For decades, Americans have been working off some misinformation that led us to avoid eating food with fat at all costs. This misinformation began spreading after World War II when researchers began publishing studies that linked foods with saturated fats to heart disease. Within two decades, there were abundant dietary recommendations about avoiding fats and choosing carbs. What was missed in this spread of information was the fact that there are different kinds of fats and carbs. The average person just began choosing to avoid fat for carbs, but they avoided healthy fats as well as unhealthy, and often chose unhealthy carbs over the healthy ones from fruits and vegetables. The resulting obesity epidemic came before we could stem the tide with the correction of information: healthy fats AND healthy carbs are best for all.
So what are healthy fats? Nature has provided us with healthy fats that can actually lower our weight and cholesterol and give us additional benefits, such as shiny hair and strong nails. Two of the most common categories of healthy fats are Monounsaturated Fats and Fatty Acids, many of which are a type of Polyunsaturated Fats. The American Heart Association recommends the following:
“For good health, the majority of the fats that you eat should be monounsaturated or polyunsaturated. Eat foods containing monounsaturated fats and/or polyunsaturated fats instead of foods that contain saturated fats and/or trans fats.”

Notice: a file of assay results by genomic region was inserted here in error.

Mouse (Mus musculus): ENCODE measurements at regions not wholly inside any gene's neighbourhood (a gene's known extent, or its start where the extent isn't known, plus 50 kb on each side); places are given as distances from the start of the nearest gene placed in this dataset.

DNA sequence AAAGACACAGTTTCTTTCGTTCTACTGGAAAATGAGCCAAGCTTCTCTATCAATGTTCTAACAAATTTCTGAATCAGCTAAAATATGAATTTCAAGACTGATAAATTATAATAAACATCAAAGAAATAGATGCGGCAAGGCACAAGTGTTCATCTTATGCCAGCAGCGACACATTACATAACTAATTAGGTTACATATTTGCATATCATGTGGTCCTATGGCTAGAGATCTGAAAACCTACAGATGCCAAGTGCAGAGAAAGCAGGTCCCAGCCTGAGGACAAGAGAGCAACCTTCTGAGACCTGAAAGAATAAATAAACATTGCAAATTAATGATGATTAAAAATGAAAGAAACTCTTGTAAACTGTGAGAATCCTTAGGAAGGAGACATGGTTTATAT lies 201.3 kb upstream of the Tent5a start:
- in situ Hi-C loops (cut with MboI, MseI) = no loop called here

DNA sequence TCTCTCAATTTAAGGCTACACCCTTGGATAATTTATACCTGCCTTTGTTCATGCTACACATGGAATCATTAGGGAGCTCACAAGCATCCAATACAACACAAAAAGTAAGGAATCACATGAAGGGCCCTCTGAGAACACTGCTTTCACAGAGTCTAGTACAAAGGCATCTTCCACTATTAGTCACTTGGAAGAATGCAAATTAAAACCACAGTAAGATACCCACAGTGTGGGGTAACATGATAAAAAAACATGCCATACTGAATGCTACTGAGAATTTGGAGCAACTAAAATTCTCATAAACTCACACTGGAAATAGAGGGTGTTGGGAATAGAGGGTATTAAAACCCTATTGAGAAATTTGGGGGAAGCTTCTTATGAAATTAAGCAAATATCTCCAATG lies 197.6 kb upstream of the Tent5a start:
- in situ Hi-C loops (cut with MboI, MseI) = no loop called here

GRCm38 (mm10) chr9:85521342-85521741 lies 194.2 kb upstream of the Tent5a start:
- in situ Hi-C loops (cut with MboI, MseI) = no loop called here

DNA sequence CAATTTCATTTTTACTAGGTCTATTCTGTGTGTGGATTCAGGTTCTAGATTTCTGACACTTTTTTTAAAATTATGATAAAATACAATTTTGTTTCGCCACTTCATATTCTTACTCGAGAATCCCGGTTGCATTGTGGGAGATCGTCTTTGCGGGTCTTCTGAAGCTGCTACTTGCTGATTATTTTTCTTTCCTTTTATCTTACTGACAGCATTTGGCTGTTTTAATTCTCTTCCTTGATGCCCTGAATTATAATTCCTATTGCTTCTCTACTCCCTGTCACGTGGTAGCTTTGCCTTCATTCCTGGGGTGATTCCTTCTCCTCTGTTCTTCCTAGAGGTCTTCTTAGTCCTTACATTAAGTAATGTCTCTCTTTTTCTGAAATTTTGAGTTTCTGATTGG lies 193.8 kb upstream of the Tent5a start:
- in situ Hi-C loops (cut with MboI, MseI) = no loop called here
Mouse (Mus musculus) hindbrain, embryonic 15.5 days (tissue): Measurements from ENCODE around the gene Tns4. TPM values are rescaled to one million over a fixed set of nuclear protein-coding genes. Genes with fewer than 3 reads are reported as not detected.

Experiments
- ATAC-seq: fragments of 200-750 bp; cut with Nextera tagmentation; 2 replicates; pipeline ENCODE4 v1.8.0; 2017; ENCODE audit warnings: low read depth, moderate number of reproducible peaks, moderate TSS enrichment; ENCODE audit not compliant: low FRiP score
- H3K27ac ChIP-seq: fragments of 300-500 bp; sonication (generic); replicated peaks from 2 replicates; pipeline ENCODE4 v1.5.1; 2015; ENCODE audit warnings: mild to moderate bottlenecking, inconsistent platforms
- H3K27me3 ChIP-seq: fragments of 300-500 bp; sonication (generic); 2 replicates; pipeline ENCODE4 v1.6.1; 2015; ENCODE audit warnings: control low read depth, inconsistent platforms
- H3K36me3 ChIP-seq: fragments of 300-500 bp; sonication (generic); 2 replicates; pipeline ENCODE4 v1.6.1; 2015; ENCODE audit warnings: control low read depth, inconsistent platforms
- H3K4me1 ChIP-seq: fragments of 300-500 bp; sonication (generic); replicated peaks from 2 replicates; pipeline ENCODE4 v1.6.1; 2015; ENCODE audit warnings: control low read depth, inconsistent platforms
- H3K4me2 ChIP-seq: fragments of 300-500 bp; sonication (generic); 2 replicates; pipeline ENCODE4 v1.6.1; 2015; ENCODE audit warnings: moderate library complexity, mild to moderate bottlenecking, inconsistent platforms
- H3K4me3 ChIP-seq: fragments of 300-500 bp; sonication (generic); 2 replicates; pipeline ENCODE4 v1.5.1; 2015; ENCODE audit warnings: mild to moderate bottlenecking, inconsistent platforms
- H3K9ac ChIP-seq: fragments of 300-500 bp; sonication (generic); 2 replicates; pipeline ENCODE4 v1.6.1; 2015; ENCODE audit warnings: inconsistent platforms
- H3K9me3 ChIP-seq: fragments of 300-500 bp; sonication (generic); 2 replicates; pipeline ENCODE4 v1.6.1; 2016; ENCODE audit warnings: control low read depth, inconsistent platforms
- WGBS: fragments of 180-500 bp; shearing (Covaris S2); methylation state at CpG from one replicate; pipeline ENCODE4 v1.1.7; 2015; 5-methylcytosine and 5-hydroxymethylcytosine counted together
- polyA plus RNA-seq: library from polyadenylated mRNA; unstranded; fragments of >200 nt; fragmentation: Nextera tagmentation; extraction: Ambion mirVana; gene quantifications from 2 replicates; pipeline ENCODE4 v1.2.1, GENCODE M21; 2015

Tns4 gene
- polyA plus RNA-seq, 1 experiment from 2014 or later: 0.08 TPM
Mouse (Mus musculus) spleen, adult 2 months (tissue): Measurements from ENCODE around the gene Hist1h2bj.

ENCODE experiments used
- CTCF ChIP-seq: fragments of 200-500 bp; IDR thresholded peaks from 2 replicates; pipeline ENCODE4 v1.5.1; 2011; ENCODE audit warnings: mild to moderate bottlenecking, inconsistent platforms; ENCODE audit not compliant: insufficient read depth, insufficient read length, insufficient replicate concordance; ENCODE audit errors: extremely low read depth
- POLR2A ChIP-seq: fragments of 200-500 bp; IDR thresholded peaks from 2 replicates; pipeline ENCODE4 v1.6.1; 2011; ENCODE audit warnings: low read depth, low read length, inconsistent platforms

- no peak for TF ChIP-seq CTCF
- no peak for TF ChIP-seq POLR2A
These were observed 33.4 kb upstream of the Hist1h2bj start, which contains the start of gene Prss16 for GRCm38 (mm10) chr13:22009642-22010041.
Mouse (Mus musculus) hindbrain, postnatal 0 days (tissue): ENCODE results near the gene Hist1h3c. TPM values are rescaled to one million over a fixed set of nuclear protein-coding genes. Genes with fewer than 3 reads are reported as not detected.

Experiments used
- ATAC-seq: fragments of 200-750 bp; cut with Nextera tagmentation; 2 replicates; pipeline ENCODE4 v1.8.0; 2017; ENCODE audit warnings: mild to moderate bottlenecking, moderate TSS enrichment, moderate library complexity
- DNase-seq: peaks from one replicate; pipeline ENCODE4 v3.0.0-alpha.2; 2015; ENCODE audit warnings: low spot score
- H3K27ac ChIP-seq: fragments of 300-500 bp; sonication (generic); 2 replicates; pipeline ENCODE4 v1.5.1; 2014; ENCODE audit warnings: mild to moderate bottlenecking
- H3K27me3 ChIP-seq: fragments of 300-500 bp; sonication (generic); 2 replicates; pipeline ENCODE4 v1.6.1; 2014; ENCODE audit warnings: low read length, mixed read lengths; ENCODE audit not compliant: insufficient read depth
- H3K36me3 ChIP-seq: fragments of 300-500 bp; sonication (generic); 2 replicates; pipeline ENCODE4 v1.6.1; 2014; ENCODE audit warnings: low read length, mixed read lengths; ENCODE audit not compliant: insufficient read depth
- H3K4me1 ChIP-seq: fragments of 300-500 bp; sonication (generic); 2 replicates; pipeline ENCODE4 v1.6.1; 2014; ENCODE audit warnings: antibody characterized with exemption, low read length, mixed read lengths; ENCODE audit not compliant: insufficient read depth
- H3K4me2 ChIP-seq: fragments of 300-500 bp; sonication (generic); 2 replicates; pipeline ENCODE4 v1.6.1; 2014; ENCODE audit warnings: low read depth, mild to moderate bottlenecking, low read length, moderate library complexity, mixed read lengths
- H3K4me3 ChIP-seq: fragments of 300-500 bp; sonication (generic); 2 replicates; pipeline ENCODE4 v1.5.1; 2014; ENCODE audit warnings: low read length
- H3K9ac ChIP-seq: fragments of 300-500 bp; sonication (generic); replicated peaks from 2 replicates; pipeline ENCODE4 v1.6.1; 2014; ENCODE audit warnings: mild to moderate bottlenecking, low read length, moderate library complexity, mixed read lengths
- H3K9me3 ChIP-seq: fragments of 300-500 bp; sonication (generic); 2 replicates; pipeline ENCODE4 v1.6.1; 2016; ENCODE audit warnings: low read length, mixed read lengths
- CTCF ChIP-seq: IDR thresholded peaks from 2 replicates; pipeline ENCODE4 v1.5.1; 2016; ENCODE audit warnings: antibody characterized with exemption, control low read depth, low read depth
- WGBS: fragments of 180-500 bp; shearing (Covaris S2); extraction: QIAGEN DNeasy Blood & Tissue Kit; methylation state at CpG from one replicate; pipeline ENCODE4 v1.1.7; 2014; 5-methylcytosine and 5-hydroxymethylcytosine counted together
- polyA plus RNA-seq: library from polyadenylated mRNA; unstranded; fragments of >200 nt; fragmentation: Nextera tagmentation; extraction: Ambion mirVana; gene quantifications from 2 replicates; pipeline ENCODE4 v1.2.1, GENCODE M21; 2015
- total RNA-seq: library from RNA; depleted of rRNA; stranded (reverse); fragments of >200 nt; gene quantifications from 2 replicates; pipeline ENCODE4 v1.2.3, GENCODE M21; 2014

These fats are commonly found in plant-based oils, such as olive oil, peanut oil, safflower oil, canola oil, and sesame oil. Replacing salad dressings and margarine with one of these oils is a strong step in the right direction. Monounsaturated fats are also in nuts, avocados, and peanut butter. These foods have the added benefit of providing protein, fiber, and a number of vitamins.
Fatty Acids/Polyunsaturated Fats
Foods rich is Omega-6, Omega-3, or “medium-chain” fatty acids are also important. In addition to increasing good cholesterol and heart health, these fats increase brain and memory function. One of the most beneficial of these is Coconut Oil, because of its many uses (on the hair and skin) and its anti-inflammatory properties. Fatty fish, butter, walnuts, flaxseed, chia seeds, and eggs can all provide these healthy fats. There are even vegetables that provide these healthy fats, including brussel sprouts, kale, spinach, and watercress.
In the article “The 5 Best Healthy Fats for your Body,” Dr. Axe gives a clear reminder:
“In other parts of the world, fat has always been welcome at the table. In the U.S.? We’re only now realizing the truth: Not all fats are created equally. Our bodies need fat — more specifically, they need healthy fats.”
It would seem it’s time for the fear of fats to be debunked for good. We can all use some healthy fats in our lives.